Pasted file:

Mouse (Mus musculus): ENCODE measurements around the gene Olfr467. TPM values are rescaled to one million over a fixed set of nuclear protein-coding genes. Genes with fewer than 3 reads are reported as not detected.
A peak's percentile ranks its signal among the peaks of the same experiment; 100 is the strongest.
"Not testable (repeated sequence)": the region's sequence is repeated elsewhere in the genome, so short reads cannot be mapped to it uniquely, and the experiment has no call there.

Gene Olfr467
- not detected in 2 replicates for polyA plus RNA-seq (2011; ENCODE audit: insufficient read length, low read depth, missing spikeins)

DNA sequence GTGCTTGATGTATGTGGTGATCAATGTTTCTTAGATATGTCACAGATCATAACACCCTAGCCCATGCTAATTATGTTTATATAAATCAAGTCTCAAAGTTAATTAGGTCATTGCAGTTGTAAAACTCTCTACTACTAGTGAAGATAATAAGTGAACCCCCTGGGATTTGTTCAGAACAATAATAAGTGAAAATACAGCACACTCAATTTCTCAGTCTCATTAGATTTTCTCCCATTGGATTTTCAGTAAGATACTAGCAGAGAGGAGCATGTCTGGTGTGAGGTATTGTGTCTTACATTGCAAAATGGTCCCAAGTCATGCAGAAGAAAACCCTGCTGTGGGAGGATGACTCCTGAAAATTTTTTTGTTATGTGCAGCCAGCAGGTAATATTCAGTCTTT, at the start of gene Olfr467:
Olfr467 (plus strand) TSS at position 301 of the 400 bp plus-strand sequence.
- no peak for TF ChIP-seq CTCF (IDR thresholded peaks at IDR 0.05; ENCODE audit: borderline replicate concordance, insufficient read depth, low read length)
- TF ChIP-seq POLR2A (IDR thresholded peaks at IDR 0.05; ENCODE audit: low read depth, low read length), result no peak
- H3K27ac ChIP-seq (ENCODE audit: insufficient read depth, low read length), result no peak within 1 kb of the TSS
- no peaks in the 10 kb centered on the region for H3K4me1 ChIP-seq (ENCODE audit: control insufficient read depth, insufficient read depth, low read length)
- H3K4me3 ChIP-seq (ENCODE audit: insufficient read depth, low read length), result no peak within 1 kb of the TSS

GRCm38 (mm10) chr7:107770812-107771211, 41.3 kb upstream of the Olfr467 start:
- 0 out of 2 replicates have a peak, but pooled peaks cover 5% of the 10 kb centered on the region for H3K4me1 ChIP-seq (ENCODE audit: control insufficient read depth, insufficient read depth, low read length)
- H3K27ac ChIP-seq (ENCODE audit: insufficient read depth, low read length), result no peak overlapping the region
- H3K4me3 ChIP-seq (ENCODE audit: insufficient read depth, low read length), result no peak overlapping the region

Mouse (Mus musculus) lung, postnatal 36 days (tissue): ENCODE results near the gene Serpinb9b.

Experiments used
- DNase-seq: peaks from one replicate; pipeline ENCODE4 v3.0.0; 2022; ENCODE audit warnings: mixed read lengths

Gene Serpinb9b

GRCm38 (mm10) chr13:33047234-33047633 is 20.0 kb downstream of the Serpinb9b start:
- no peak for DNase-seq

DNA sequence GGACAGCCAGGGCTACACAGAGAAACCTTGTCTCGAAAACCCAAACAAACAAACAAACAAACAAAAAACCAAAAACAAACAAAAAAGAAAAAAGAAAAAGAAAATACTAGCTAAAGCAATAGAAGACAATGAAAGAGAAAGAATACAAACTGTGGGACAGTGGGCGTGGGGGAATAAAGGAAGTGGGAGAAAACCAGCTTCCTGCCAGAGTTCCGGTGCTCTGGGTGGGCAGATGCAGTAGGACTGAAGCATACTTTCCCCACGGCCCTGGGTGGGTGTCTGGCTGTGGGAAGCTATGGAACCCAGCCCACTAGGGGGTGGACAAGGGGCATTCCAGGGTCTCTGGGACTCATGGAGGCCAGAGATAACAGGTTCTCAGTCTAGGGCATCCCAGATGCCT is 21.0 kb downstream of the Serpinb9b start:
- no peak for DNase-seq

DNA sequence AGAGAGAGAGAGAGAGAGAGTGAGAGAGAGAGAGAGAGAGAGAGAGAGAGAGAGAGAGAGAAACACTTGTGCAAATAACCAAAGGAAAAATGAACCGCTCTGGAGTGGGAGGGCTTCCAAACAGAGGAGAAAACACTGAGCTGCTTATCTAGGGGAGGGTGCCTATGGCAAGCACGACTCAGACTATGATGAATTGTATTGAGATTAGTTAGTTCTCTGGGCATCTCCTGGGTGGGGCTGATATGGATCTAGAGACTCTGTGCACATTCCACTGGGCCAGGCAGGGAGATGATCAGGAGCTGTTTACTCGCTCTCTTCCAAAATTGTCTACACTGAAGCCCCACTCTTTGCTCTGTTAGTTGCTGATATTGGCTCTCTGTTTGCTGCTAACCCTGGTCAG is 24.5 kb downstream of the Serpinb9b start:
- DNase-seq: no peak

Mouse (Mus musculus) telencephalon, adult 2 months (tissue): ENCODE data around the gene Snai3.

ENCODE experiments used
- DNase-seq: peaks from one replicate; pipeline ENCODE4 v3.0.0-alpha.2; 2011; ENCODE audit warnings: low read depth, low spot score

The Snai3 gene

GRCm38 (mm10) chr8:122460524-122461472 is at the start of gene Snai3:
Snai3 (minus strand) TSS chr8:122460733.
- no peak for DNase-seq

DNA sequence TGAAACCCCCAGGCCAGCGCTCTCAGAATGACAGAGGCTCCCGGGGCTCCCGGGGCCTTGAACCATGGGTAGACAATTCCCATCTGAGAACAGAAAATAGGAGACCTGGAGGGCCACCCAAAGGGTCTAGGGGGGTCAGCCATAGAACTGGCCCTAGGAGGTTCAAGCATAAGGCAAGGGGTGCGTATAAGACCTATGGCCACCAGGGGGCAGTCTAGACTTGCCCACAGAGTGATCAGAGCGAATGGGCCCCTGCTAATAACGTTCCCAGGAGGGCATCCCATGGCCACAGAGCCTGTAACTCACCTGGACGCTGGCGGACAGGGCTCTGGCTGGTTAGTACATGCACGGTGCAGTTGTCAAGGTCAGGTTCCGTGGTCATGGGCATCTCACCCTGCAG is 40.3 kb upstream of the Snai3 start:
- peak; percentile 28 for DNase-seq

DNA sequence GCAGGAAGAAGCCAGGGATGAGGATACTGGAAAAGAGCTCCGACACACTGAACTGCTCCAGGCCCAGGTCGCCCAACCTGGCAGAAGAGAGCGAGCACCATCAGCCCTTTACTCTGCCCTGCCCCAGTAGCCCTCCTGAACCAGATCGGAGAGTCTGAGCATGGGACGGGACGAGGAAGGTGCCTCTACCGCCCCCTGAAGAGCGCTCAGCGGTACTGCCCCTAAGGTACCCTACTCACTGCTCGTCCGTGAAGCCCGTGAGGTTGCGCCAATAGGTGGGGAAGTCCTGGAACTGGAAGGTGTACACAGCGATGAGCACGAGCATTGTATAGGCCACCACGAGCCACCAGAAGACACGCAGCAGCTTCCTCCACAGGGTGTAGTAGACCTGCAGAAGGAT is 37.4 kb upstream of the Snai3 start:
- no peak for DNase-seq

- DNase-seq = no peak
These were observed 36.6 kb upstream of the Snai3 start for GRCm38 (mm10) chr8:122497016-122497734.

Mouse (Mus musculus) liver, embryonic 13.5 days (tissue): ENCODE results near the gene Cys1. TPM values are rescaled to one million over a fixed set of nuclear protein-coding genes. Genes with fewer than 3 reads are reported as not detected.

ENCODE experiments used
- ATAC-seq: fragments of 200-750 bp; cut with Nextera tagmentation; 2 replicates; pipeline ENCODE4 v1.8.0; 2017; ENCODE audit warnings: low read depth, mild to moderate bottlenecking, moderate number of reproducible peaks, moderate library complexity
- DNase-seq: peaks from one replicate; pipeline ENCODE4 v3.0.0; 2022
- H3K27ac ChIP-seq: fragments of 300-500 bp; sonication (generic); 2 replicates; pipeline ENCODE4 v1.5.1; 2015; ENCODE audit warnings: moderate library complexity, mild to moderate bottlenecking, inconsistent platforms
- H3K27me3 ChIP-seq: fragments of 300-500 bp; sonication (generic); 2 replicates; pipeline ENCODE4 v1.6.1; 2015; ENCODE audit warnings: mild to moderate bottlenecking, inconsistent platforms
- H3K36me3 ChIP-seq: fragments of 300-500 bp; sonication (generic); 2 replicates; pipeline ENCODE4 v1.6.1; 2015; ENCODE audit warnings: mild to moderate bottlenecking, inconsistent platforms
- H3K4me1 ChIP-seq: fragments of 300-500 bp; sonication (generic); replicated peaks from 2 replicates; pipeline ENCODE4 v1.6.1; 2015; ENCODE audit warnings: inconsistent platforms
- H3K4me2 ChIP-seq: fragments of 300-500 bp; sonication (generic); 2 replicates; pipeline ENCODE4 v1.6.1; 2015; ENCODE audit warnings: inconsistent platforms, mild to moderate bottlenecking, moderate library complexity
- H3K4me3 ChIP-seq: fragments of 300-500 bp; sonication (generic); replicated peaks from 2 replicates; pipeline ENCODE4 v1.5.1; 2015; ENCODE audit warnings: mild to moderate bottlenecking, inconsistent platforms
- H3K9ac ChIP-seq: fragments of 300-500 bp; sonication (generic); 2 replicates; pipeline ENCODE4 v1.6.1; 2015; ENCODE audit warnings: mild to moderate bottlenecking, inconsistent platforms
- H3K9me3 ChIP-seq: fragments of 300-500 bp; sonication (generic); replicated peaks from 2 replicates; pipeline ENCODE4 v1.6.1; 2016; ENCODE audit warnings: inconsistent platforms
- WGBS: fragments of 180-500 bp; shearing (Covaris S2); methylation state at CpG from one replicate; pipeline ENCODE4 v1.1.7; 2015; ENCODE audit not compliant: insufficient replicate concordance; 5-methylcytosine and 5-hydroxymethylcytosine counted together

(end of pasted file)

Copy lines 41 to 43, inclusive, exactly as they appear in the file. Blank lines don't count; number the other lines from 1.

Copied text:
ENCODE experiments used
- ATAC-seq: fragments of 200-750 bp; cut with Nextera tagmentation; 2 replicates; pipeline ENCODE4 v1.8.0; 2017; ENCODE audit warnings: low read depth, mild to moderate bottlenecking, moderate number of reproducible peaks, moderate library complexity
- DNase-seq: peaks from one replicate; pipeline ENCODE4 v3.0.0; 2022